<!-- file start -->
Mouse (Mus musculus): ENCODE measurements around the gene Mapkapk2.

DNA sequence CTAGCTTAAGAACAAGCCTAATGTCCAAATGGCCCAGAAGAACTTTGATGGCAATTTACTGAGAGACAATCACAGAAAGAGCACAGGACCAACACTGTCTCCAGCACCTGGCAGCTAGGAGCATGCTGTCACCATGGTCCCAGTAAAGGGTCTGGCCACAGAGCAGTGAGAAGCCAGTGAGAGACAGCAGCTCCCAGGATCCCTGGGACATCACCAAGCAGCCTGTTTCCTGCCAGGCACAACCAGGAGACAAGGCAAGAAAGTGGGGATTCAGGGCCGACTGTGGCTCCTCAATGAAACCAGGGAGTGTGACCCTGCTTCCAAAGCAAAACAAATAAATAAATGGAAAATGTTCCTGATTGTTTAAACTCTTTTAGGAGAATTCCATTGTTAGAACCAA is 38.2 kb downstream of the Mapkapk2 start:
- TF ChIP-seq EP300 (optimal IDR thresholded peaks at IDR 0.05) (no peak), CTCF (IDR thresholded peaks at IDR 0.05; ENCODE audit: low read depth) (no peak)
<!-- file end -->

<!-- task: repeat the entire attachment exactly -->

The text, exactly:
Mouse (Mus musculus): ENCODE measurements around the gene Mapkapk2.

DNA sequence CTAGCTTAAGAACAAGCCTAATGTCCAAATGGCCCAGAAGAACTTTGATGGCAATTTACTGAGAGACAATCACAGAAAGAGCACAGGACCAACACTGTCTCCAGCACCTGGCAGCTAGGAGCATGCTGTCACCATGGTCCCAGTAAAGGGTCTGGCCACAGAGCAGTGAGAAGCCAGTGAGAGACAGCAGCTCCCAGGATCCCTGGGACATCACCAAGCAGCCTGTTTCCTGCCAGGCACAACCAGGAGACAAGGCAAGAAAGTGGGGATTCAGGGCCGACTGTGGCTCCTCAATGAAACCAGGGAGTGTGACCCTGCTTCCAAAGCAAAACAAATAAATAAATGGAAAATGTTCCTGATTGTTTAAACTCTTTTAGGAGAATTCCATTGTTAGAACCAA is 38.2 kb downstream of the Mapkapk2 start:
- TF ChIP-seq EP300 (optimal IDR thresholded peaks at IDR 0.05) (no peak), CTCF (IDR thresholded peaks at IDR 0.05; ENCODE audit: low read depth) (no peak)